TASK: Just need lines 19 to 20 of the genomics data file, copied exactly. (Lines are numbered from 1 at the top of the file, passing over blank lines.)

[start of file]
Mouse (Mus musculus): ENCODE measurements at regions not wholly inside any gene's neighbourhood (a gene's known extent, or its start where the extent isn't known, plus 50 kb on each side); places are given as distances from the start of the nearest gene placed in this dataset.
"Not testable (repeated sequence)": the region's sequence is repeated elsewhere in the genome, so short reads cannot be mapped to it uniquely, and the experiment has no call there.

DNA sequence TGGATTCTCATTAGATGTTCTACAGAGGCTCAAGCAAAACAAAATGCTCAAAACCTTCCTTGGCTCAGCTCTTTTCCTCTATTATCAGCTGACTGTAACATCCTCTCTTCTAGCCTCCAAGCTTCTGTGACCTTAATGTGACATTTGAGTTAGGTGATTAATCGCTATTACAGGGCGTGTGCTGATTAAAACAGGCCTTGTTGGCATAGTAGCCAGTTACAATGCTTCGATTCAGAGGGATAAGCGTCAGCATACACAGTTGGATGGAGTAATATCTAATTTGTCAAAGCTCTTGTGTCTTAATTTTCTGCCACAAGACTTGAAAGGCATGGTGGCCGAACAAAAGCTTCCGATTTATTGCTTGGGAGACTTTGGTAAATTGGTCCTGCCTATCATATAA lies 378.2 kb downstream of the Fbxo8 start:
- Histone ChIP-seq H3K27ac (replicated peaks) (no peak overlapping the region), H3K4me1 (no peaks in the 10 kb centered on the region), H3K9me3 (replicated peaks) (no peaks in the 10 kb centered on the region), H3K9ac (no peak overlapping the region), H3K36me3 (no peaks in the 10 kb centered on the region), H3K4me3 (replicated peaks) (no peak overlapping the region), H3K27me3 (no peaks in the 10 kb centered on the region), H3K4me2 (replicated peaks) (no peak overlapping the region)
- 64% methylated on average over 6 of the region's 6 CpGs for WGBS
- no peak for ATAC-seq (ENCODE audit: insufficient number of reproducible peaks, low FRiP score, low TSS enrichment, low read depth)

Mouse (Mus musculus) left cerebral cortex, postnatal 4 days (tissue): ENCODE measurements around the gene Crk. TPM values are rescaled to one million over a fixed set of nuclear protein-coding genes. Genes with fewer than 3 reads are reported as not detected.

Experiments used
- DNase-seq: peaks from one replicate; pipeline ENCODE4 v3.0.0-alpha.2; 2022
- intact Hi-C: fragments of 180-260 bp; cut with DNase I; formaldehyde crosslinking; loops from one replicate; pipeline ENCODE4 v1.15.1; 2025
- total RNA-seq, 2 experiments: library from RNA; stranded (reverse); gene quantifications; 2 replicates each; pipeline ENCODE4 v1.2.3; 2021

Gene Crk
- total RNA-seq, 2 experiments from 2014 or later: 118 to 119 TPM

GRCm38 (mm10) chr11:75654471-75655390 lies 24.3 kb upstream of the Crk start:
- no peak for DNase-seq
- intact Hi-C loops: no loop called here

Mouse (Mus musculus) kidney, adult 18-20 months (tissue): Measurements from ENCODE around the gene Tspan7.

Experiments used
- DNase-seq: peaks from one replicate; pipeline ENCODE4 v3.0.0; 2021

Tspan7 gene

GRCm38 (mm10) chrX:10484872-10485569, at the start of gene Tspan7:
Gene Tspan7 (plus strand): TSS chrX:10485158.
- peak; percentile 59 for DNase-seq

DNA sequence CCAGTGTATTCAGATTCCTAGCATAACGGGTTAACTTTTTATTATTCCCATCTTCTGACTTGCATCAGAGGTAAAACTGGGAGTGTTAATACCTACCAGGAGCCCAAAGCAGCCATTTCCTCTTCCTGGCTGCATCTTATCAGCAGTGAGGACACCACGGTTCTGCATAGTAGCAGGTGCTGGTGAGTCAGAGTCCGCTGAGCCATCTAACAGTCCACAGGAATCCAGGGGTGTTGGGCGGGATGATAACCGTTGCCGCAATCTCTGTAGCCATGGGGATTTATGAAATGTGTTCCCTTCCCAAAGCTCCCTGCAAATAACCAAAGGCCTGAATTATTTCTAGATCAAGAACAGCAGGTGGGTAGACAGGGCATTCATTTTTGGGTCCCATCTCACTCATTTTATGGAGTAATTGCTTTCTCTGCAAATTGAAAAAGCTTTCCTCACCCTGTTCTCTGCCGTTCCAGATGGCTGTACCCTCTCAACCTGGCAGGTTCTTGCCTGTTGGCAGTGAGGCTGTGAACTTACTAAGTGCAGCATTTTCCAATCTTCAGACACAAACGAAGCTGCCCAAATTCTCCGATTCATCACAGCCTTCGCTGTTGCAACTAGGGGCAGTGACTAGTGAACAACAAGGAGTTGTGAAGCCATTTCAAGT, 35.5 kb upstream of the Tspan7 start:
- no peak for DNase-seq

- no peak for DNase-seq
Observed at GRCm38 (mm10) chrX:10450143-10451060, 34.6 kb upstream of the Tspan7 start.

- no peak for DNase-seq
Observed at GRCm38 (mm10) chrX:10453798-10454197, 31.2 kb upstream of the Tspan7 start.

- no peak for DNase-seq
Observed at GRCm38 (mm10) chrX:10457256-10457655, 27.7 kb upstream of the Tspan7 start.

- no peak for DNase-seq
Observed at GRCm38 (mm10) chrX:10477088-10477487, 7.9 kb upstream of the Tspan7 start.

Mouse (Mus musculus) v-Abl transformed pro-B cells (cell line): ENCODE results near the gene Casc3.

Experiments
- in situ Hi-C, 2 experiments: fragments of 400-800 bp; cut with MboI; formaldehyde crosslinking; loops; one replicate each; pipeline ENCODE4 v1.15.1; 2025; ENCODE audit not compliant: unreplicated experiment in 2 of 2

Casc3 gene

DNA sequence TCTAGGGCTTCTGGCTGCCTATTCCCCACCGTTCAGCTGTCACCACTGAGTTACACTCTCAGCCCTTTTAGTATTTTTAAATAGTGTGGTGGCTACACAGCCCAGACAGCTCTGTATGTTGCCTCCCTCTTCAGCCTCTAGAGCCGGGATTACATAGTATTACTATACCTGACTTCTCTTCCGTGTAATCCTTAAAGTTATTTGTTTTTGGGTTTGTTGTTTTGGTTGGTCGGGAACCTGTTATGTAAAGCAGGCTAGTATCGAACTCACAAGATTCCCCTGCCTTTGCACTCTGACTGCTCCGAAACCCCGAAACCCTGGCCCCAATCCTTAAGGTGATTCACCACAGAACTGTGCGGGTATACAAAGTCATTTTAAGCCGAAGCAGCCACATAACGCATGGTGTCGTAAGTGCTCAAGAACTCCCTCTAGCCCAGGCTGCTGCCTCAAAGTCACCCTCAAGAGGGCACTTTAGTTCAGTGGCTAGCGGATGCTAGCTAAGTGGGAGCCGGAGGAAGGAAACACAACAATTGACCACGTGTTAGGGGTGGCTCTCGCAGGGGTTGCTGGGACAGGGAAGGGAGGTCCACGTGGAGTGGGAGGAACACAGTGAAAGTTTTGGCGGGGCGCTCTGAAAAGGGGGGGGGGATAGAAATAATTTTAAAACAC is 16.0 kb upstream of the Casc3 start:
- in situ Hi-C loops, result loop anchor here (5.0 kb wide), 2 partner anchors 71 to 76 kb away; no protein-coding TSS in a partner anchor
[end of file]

- DNase-seq: peaks from one replicate; pipeline ENCODE4 v3.0.0; 2021

Tspan7 gene